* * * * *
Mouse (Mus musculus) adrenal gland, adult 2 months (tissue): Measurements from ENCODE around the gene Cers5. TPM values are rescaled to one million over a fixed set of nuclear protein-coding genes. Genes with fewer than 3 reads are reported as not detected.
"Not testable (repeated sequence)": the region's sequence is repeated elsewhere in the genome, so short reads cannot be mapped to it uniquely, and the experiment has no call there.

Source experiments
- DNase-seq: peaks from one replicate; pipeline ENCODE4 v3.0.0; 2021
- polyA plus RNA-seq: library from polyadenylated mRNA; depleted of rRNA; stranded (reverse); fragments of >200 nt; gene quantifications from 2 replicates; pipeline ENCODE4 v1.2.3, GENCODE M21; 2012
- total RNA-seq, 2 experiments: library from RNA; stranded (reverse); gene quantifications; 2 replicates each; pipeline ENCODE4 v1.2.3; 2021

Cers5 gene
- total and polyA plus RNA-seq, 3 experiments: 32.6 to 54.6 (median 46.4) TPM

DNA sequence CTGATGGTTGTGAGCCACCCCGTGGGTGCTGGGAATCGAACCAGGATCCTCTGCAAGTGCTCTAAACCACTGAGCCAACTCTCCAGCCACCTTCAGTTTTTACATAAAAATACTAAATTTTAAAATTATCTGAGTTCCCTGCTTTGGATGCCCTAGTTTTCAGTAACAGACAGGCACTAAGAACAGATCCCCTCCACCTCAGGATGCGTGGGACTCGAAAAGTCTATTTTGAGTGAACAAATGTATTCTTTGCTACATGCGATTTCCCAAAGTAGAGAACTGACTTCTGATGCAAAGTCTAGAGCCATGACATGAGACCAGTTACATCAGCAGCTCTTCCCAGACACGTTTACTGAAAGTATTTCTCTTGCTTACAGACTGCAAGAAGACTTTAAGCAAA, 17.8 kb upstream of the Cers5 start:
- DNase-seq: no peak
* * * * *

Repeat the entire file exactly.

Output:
Mouse (Mus musculus) adrenal gland, adult 2 months (tissue): Measurements from ENCODE around the gene Cers5. TPM values are rescaled to one million over a fixed set of nuclear protein-coding genes. Genes with fewer than 3 reads are reported as not detected.
"Not testable (repeated sequence)": the region's sequence is repeated elsewhere in the genome, so short reads cannot be mapped to it uniquely, and the experiment has no call there.

Source experiments
- DNase-seq: peaks from one replicate; pipeline ENCODE4 v3.0.0; 2021
- polyA plus RNA-seq: library from polyadenylated mRNA; depleted of rRNA; stranded (reverse); fragments of >200 nt; gene quantifications from 2 replicates; pipeline ENCODE4 v1.2.3, GENCODE M21; 2012
- total RNA-seq, 2 experiments: library from RNA; stranded (reverse); gene quantifications; 2 replicates each; pipeline ENCODE4 v1.2.3; 2021

Cers5 gene
- total and polyA plus RNA-seq, 3 experiments: 32.6 to 54.6 (median 46.4) TPM

DNA sequence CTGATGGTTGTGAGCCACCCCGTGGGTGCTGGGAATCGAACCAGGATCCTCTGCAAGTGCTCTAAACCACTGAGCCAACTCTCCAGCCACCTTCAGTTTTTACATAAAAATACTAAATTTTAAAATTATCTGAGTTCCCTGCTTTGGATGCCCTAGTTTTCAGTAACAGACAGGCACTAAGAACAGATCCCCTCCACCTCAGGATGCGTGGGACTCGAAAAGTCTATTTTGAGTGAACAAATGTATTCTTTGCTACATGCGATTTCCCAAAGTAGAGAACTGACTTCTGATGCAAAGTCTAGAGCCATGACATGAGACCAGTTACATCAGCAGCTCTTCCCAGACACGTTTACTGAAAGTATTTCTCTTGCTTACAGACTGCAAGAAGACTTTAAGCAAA, 17.8 kb upstream of the Cers5 start:
- DNase-seq: no peak